Volume 18 - Issue 5 - May 2005
New Products »
For injured patients who need supportive and comfortable braces, clinicians may want to give an established product line another look.
The Aircast line of pneumatic walking braces, including the XP Walker™ (extra pneumatic), FP Walker™ (foam pneumatic) and SP Walker™ (short pneumatic), have been improved. The improved braces were unveiled recently at the annual meeting of the American Academy of Orthopaedic Surgeons.
In order to provide enhanced support and protection,
News and Trends »
Congressional legislation has been able to hold off cuts in Medicare reimbursement for the last several years. However, the relief may have been only temporary. If Congress does not take further action beyond the temporary 2004-05 legislative fix, physicians may see a reduction in Medicare reimbursement in 2006.
Without a legislative remedy, podiatrists will see a 5.2 percent reduction in Medicare payments next year, notes Julie K. Letwat, JD, MPH, the Director of Health Policy and Practice Advocacy for the American College of Foot and Ankle Surgeons (ACF
Surgical Pearls »
A challenging problem for any podiatric surgeon is surgically managing cases in which a silicone elastomer implant in the first metatarsophalangeal joint (MPJ) has failed. When patients initially present with this problem, they will complain of pain, deformity or both at either the first or lesser metatarsophalangeal joints.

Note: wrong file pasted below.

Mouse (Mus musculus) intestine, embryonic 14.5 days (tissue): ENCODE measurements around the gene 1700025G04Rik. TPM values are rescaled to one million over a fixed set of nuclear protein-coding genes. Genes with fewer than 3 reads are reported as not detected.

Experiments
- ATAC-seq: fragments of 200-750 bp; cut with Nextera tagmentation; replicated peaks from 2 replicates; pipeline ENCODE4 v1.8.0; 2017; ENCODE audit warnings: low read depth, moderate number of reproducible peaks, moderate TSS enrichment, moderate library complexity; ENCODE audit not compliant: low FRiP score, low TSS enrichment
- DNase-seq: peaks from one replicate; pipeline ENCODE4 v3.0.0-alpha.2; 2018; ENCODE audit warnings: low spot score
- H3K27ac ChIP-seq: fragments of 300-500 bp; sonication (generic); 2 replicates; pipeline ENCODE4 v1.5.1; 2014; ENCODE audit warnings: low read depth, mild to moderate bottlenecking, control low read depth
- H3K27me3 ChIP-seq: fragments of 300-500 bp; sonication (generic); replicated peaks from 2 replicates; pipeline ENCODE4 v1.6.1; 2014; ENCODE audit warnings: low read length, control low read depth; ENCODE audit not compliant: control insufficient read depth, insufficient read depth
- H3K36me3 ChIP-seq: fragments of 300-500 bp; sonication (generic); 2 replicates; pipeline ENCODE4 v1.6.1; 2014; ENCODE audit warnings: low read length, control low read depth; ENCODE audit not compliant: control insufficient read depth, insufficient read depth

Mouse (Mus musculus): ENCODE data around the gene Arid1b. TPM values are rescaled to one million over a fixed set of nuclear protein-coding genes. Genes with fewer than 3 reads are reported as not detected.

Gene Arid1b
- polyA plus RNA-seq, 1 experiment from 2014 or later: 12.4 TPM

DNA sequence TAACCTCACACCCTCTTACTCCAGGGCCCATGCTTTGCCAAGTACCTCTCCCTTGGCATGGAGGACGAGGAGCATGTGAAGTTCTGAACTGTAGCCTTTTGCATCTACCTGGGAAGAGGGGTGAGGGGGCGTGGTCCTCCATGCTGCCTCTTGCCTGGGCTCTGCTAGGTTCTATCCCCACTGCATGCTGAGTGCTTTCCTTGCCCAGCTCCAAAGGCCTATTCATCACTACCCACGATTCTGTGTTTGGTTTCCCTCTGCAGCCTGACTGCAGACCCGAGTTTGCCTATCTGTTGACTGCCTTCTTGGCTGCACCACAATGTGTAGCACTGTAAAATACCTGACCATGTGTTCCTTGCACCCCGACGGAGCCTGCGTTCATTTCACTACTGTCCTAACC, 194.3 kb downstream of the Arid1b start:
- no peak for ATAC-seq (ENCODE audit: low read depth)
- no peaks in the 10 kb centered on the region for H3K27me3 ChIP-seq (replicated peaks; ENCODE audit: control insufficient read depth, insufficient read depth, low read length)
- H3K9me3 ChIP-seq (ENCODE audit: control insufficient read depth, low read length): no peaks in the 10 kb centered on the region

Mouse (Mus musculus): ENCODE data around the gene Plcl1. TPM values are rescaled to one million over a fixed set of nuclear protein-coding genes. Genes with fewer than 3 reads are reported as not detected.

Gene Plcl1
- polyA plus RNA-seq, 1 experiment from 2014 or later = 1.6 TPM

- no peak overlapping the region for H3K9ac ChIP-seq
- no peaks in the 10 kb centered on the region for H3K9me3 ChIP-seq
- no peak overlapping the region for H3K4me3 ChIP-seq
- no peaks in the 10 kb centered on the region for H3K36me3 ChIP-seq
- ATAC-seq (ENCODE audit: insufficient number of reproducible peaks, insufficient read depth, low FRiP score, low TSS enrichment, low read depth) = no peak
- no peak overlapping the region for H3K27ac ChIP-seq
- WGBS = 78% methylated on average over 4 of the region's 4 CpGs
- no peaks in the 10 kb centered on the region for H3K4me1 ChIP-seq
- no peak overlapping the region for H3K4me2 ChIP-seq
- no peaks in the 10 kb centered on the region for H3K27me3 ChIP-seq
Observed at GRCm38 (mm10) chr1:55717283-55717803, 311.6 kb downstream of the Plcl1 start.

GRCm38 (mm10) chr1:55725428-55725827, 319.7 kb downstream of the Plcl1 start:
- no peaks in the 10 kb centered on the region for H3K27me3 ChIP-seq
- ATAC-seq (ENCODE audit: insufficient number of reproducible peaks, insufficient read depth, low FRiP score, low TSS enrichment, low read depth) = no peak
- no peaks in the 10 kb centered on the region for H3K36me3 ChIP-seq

The cause of the pain or deformity can be multifactorial. The possible causes may include: chronic synovitis and swelling around the implant; chronic skin fistulas; implant breakage or fragmentation; severe periarticular bony subside
Technology In Practice »
Chronic plantar fasciitis and Morton’s neuroma are two persistent conditions that podiatrists frequently see among their patients. However, practitioners are seeing results with a surgical system that succeeds when conservative treatments fail to alleviate these conditions.
The KobyGard™ System (OsteoMed) enables surgeons to isolate and cut both the transverse metatarsal ligament and plantar fascia through a small incision. The system is comprised of a variety of instruments including a tissue locator, a ligament separator, a fascia separat
Wound Care Q&A »
When is advanced imaging necessary for guiding one’s decision-making on the treatment of a lower-extremity wound? How reliable are radiographs when clinicians suspect osteomyelitis? Should you employ magnetic resonance imaging? Does nuclear medicine imaging have particular value in managing wounds? Our expert panelists tackle these questions and more in the following discussion.
Q: What role do you see advanced imaging playing in the management of foot and ankle wounds?
A: Molly Judge, DPM, says advanced imaging is unnecessa
Many runners will consult a podiatrist for their initial physician visit for lower extremity injuries. Diagnosing and treating the most common running injuries requires finding the cause of the injury and going beyond simply treating the symptoms. Injured runners will often show up in the office with a bag full of old running shoes, a training log and a self-diagnosis. In my practice, runners tend to be the most well-informed patients and simply advising these patients to refrain from running could lead to them seeing another doctor.
When seeing a runner
- « Previous
- | Page 1 of 3 |
- Next »